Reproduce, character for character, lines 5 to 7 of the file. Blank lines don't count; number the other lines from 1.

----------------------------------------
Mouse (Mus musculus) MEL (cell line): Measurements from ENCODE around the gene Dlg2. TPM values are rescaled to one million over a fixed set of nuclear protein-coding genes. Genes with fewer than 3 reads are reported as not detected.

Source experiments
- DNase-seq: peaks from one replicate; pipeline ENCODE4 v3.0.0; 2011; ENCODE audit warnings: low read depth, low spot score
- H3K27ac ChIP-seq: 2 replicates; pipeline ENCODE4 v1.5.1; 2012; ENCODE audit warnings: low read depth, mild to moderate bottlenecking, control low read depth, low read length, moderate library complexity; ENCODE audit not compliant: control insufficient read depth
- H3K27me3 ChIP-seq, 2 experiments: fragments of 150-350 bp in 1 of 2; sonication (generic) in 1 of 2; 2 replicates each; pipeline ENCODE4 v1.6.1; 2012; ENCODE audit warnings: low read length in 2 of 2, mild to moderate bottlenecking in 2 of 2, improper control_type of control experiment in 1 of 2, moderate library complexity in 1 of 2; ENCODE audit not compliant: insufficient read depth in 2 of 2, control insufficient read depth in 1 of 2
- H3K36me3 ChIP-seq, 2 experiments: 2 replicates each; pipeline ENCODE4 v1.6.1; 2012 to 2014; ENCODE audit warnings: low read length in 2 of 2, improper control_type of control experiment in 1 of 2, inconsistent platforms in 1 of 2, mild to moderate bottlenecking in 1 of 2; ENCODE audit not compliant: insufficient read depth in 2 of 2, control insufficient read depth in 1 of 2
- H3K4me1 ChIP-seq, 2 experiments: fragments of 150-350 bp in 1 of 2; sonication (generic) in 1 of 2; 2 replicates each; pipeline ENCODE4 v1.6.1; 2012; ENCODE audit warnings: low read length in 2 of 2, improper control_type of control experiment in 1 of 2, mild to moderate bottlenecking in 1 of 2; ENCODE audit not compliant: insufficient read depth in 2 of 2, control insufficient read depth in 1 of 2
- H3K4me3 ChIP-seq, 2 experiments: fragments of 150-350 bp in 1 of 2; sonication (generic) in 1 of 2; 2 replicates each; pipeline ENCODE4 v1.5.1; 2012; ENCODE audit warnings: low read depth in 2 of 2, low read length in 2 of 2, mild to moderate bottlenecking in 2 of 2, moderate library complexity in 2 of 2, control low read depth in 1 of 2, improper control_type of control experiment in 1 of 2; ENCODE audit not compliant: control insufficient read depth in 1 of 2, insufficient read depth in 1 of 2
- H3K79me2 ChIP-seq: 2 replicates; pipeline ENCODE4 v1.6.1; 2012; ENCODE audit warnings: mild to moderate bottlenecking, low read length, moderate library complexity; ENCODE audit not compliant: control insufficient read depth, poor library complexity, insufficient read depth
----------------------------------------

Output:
- H3K27me3 ChIP-seq, 2 experiments: fragments of 150-350 bp in 1 of 2; sonication (generic) in 1 of 2; 2 replicates each; pipeline ENCODE4 v1.6.1; 2012; ENCODE audit warnings: low read length in 2 of 2, mild to moderate bottlenecking in 2 of 2, improper control_type of control experiment in 1 of 2, moderate library complexity in 1 of 2; ENCODE audit not compliant: insufficient read depth in 2 of 2, control insufficient read depth in 1 of 2
- H3K36me3 ChIP-seq, 2 experiments: 2 replicates each; pipeline ENCODE4 v1.6.1; 2012 to 2014; ENCODE audit warnings: low read length in 2 of 2, improper control_type of control experiment in 1 of 2, inconsistent platforms in 1 of 2, mild to moderate bottlenecking in 1 of 2; ENCODE audit not compliant: insufficient read depth in 2 of 2, control insufficient read depth in 1 of 2
- H3K4me1 ChIP-seq, 2 experiments: fragments of 150-350 bp in 1 of 2; sonication (generic) in 1 of 2; 2 replicates each; pipeline ENCODE4 v1.6.1; 2012; ENCODE audit warnings: low read length in 2 of 2, improper control_type of control experiment in 1 of 2, mild to moderate bottlenecking in 1 of 2; ENCODE audit not compliant: insufficient read depth in 2 of 2, control insufficient read depth in 1 of 2